Just one day after being pulled from its March release date in the U.S. from The Weinstein Company, the Nicole Kidman-headlined Grace of Monaco has been announced as the opening film of the 67th Cannes Film Festival. This turn of events may, in the end, be a saving face nod to a film that in recent months has seen more than a few bumps along the way to it’s theatrical release.
We reported just yesterday that The Weinstein Company had pulled the Grace Kelly biopic from its spring release date under the (now) seemingly cryptic idea that the finished film wasn’t yet delivered to the Harvey Weinstein-led studio. The film, which was originally pegged for 2013 awards run, has since been the subject of controversy after director Olivier Dahan (La Vie en Rose) chided Weinstein in a French newspaper expressing his disapproval over the finished cut of the film. Even with the its Cannes bow, there’s no official word as to whether or not Dahan has delivered a finished version of Grace of Monaco or when The Weinstein Company plans to release the film in the U.S.– perhaps they might be biding their time and awaiting what the reviews turn out to be.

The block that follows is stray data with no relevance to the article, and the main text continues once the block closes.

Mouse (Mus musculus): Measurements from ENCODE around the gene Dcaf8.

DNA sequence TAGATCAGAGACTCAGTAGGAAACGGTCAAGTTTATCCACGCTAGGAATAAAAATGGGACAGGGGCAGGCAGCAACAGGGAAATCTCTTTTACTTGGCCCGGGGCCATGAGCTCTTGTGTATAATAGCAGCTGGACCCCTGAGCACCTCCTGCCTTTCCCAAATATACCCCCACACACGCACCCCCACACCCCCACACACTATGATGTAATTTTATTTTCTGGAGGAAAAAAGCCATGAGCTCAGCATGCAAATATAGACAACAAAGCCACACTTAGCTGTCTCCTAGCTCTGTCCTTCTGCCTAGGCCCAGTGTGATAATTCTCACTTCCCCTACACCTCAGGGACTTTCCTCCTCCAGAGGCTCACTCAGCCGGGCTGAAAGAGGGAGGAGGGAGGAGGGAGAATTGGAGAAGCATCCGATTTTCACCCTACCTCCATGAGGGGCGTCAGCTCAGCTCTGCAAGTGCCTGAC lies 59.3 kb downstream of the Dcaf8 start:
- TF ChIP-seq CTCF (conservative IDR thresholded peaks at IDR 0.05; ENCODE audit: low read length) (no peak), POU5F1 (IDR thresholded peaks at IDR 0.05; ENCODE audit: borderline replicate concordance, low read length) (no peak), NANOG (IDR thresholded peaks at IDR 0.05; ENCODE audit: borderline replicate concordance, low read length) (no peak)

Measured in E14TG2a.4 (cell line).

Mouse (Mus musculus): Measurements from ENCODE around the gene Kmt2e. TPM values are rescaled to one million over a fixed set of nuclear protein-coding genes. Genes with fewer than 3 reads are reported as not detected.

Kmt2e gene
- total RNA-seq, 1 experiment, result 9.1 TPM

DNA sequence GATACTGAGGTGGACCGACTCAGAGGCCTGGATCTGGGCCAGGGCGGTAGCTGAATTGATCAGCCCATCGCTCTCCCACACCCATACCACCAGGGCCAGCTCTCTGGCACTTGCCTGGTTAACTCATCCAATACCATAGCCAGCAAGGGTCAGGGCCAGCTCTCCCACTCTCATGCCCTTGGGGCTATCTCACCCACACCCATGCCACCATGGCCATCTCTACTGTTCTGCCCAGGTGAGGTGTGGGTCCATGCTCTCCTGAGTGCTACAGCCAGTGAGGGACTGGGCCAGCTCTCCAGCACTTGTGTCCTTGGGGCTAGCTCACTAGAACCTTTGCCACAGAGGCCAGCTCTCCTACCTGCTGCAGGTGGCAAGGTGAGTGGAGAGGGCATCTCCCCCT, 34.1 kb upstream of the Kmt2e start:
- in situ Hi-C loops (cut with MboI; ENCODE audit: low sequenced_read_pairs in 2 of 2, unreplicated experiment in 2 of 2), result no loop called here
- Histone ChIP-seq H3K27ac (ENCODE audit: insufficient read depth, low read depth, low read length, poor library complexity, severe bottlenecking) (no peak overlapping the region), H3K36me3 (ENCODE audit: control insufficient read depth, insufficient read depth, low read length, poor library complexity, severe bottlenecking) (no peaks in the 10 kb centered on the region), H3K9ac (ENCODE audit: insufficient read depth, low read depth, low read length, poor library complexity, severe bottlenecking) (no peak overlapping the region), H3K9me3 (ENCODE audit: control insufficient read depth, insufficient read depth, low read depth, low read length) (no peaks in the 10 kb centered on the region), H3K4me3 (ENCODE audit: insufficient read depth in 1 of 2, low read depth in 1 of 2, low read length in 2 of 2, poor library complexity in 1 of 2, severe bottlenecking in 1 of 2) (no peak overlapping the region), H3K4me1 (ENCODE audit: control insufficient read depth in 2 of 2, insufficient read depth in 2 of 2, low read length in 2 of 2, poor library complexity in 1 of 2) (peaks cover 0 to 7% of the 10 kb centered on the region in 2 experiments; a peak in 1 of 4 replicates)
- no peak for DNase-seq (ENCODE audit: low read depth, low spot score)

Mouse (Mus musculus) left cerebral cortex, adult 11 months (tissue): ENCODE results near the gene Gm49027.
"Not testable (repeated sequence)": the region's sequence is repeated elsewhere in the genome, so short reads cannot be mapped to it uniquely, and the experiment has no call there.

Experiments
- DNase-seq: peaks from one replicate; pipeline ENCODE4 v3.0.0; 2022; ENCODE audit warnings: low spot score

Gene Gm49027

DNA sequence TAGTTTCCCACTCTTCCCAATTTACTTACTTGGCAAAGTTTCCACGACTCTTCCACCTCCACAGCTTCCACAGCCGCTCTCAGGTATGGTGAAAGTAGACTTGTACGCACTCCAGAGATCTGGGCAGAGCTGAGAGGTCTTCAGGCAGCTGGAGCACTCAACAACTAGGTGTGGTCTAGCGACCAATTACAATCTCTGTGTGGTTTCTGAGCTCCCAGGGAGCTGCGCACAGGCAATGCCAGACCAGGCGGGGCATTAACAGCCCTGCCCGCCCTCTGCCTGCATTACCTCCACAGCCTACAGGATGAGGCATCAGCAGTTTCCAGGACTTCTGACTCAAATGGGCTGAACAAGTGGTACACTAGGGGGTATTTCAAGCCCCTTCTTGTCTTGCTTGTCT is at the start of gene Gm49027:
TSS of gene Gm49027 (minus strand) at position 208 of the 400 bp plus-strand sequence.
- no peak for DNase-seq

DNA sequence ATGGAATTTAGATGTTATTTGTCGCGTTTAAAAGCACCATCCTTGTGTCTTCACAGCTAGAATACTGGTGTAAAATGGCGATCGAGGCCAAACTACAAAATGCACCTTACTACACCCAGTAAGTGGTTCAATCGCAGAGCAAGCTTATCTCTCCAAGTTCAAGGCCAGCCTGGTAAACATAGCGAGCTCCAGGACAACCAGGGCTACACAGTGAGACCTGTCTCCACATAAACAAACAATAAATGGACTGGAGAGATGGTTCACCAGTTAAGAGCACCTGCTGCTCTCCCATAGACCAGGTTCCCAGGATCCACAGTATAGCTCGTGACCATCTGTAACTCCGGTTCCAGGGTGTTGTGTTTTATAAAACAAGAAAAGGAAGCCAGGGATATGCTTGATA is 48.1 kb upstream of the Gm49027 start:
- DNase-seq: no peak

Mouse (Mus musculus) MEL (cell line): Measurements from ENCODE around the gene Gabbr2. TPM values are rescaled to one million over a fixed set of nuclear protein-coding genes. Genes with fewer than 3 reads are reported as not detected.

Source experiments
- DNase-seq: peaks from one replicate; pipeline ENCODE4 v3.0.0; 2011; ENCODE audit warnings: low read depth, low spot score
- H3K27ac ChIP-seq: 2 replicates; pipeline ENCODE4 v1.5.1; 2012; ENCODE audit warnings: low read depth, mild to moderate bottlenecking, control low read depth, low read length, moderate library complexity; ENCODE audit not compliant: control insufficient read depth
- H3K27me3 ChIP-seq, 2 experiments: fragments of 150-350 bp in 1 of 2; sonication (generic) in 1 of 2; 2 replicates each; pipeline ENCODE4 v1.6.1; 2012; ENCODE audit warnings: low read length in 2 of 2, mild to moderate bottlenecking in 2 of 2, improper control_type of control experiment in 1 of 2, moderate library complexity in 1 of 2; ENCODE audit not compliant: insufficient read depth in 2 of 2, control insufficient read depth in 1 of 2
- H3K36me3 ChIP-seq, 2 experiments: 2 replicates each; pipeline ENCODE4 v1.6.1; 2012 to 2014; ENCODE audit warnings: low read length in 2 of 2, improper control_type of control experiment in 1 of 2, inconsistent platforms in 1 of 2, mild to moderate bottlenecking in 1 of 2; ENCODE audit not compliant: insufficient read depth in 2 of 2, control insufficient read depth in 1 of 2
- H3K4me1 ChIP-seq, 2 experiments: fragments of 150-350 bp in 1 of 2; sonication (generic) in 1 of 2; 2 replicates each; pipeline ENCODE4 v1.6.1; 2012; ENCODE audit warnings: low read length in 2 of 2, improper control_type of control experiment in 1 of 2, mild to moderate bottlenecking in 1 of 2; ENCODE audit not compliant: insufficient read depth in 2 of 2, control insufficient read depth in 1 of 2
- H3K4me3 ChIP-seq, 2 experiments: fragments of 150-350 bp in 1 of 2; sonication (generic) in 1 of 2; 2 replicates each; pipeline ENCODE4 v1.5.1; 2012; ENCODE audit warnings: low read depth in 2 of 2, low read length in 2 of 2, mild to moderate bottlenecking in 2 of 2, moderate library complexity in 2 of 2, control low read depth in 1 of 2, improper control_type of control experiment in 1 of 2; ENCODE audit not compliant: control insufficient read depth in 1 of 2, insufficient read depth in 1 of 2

With it’s lofty berth as the opening selection of Cannes (the fill will play out of competition) hopefully all is forgiven. The choice makes a certain degree of sense for the programmers of Cannes as it will provide a splashy opening night with one of the biggest movie stars in the world front and center. Kidman, especially, has a long history with the festival with past films like Lars von Trier’s Dogville playing in competition a decade ago and Moulin Rouge! opening the festival in 2001. She also served as a member of the jury at last years’ proceedings.
The opening night films of Cannes have in recent memory tended to skew more toward Hollywood films even as the festival tends to mostly ignore American products when giving out their yearly awards. Woody Allen’s Oscar-winning Midnight in Paris and Wes Anderson’s Moonrise Kingdom each kicked off the festival in recent years. Just last year Baz Luhrmann’s The Great Gatsby opened the festival, itself a film that was delayed from a original awards friendly release date.
The 2014 Cannes Film Festival will run from May 14-25 with a jury led by director Jane Campion (The Piano), the only female filmmaker to have ever won the top prize in the festival’s history.